After constant protests, the Indian Supreme Court has agreed to re-examine a ruling that struck down a ban on women of menstruating age from entering the famed Sabarimala temple in Kerala. But now, a new video game, created in 2016 but simulating a similar scenario, is causing its own controversy.
Created by Padmini Ray Murray, Joel Johnson and KV Ketan at a hackathon contest, the Global Game Jam, the game is called ‘Darshan Diversion.’
In the game, women dressed in red saris make attempts to reach the top floor of a temple, but their efforts are thwarted by Hindu priests if a red blinking light indicates that the women are menstruating.
The game has been inspired by recent incidents of priests at Indian temples preventing women from entering, especially while menstruating, and hence diverting them away from their moment with god, or darshan, as it’s called in several Indian languages, according to the game’s description on globalgamejam.org. “Events are getting increasingly out of hand…so what better way to demonstrate the utter insanity of the situation than make a game about it - especially given this year’s theme,” it said.
In the game that is available for download on Window devices and Mac OS X, participants can choose their avatar: women or priest.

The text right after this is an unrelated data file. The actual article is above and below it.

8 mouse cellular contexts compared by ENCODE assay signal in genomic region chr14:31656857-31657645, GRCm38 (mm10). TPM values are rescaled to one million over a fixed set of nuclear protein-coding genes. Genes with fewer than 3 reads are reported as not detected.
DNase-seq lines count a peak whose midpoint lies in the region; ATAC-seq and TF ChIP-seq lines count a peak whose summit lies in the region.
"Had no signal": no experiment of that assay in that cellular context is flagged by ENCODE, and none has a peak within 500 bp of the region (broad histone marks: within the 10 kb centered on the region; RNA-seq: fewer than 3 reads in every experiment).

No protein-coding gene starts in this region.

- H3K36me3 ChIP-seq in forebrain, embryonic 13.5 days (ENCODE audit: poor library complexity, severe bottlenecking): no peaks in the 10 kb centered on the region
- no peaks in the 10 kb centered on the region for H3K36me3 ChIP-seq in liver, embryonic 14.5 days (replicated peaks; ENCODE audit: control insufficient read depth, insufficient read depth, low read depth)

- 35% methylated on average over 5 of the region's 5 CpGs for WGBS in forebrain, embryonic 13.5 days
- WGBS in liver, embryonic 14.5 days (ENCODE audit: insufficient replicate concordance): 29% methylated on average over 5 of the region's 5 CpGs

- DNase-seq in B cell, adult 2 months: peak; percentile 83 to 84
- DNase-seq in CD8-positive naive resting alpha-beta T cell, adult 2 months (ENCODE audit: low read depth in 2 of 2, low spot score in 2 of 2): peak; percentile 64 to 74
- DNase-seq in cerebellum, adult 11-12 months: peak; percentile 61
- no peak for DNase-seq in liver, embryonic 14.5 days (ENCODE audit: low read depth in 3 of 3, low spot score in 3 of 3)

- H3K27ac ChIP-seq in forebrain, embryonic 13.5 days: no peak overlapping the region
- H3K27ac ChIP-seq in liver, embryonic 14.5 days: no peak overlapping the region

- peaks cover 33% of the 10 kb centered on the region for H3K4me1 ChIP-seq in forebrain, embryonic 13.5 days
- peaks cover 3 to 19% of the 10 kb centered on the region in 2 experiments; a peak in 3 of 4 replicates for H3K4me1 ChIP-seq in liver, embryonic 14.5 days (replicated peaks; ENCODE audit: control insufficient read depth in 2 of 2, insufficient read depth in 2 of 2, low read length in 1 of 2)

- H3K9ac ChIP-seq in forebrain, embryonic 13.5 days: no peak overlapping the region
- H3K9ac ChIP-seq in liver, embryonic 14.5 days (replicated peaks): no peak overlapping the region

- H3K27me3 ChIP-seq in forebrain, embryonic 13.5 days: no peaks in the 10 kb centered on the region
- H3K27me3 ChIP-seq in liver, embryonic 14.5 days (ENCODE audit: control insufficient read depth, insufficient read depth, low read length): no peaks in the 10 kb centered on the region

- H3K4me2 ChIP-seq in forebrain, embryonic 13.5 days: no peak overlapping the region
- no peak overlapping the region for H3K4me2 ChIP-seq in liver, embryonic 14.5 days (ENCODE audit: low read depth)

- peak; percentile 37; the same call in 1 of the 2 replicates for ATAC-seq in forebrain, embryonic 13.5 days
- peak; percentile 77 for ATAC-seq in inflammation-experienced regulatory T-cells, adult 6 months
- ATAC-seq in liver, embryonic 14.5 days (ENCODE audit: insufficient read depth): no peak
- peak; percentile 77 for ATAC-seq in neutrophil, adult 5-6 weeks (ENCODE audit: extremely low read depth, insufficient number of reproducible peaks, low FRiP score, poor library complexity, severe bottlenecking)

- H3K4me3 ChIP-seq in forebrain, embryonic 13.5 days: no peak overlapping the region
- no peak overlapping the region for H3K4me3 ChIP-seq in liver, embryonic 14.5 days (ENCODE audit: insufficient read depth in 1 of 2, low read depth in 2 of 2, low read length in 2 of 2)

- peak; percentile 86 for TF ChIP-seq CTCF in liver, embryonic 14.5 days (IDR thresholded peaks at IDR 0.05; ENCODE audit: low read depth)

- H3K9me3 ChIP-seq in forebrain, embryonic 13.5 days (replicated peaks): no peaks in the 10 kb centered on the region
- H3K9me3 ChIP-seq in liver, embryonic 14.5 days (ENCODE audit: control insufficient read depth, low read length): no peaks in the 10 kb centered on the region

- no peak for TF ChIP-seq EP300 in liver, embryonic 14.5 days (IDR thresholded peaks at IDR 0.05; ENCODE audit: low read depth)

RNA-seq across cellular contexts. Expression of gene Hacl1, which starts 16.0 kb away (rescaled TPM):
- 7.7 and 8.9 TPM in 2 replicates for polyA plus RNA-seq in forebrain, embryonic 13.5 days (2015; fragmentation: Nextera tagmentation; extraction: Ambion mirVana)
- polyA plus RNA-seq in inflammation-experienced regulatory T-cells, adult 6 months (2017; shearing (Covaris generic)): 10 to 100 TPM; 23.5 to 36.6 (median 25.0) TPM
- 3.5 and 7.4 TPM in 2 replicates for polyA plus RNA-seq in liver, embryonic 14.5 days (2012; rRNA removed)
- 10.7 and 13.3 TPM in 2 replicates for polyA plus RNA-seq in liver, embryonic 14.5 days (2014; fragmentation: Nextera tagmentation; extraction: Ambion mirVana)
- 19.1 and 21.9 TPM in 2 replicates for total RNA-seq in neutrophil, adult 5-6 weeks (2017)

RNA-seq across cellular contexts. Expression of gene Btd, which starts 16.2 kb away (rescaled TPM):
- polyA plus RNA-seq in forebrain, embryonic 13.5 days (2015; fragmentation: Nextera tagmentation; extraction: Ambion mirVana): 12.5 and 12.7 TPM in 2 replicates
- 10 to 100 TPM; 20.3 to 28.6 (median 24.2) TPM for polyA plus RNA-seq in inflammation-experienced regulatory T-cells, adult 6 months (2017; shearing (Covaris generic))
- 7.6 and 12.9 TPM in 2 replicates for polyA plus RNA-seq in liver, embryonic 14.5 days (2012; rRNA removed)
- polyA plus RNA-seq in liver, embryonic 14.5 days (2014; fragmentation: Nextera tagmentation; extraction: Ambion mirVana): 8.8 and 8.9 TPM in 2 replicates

Murray, 41, a professor of digital humanities at the Srishti Institute of Art, Design and Technology in Bengaluru, told National Public Radio that she got the idea for the game after reading a news article about Sabarimala. The then-president of the temple board had been quoted as saying women between 10 and 50 would be allowed into the temple only after someone invented a machine, like a scanner, to detect whether a female devotee was getting her period.
Murray told NPR that at the hackathon, the participants were given 48 hours to create a game on the theme of “ritual.”
The game hit the headlines after Indian journalist Barkha Dutt tweeted about it, following which she was heavily trolled on the social media platform. It was later featured in many local Indian publications.